But if modesty is objectively “an oppressive and sexist concept” it follows that women who conform to it have already lost their bodily autonomy. They are not in fact making a free choice. If you argue that state legislation banning the veil is an unacceptably authoritarian response (although Rousseau, the fons et origo of modern radical leftism, had no problem with “forcing people to be free”) then what practical, concrete steps do you propose we take to eliminate oppressive Muslim sexism without penalising the victim or coercing her into the equal-but-opposite sexist oppression of modern Western female dress-codes? How exactly do we “criminalize the abusers”?

    • But if modesty is objectively “an oppressive and sexist concept” it follows that women who conform to it have already lost their bodily autonomy. They are not in fact making a free choice.

      Jadehawk is right: this is a false dichotomy. None of us make wholly “free choices” uninfluenced by social pressures. None of us is uninfluenced by patriarchy. That doesn’t mean that coercing people into dressing in certain ways is a legitimate means of fighting sexism.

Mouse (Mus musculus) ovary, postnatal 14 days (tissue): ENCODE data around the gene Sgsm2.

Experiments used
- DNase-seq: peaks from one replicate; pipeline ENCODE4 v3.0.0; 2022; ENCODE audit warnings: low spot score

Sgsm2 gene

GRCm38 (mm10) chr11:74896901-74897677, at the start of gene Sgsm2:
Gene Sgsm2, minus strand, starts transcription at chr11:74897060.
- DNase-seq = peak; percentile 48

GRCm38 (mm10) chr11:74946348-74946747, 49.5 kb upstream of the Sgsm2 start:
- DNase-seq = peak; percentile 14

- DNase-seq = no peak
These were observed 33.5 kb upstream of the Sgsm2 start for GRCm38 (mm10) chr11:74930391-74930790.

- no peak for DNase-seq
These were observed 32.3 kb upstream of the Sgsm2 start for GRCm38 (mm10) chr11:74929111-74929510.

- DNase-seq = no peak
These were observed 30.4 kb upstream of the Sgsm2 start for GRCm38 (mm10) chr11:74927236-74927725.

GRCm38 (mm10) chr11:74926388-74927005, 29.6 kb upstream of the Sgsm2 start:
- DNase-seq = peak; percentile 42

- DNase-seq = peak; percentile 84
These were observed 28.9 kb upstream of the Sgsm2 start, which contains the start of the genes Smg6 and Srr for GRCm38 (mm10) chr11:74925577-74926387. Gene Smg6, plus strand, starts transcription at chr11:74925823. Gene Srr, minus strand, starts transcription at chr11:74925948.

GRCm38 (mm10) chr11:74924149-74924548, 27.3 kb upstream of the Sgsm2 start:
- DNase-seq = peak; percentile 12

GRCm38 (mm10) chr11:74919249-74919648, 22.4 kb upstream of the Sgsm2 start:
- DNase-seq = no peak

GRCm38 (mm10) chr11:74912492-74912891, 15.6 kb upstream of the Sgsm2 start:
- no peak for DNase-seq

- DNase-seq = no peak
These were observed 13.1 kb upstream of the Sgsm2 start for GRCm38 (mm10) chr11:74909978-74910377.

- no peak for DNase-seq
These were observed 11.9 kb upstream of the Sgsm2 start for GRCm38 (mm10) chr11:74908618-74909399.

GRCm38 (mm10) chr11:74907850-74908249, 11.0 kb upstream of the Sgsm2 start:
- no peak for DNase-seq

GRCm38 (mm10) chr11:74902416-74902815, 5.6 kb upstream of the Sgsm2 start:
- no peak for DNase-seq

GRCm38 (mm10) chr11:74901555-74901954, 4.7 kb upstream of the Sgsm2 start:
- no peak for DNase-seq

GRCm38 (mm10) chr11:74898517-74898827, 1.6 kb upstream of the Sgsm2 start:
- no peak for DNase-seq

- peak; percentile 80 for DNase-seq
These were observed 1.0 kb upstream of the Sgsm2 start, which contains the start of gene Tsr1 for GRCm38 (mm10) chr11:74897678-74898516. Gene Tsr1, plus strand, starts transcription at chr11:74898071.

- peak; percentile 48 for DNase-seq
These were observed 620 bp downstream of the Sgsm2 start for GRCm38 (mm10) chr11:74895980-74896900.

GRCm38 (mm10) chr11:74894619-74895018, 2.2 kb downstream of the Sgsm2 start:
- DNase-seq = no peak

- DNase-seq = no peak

The message we should be sending is that people have the right to choose how they dress, and to present themselves in whatever way they feel most comfortable, and should not be judged, shamed or stigmatized for the choices they make. Forcing modesty on people is oppressive; so too is forcing sexiness on people. People’s choices about their own bodies should be respected whatever the reasons for them.

      If you argue that state legislation banning the veil is an unacceptably authoritarian response (although Rousseau, the fons et origo of modern radical leftism, had no problem with “forcing people to be free”)

      Radical leftism is not a homogeneous intellectual tradition, nor does it spring from the work of a single philosopher.

      then what practical, concrete steps do you propose we take to eliminate oppressive Muslim sexism without penalising the victim or coercing her into the equal-but-opposite sexist oppression of modern Western female dress-codes? How exactly do we “criminalize the abusers”?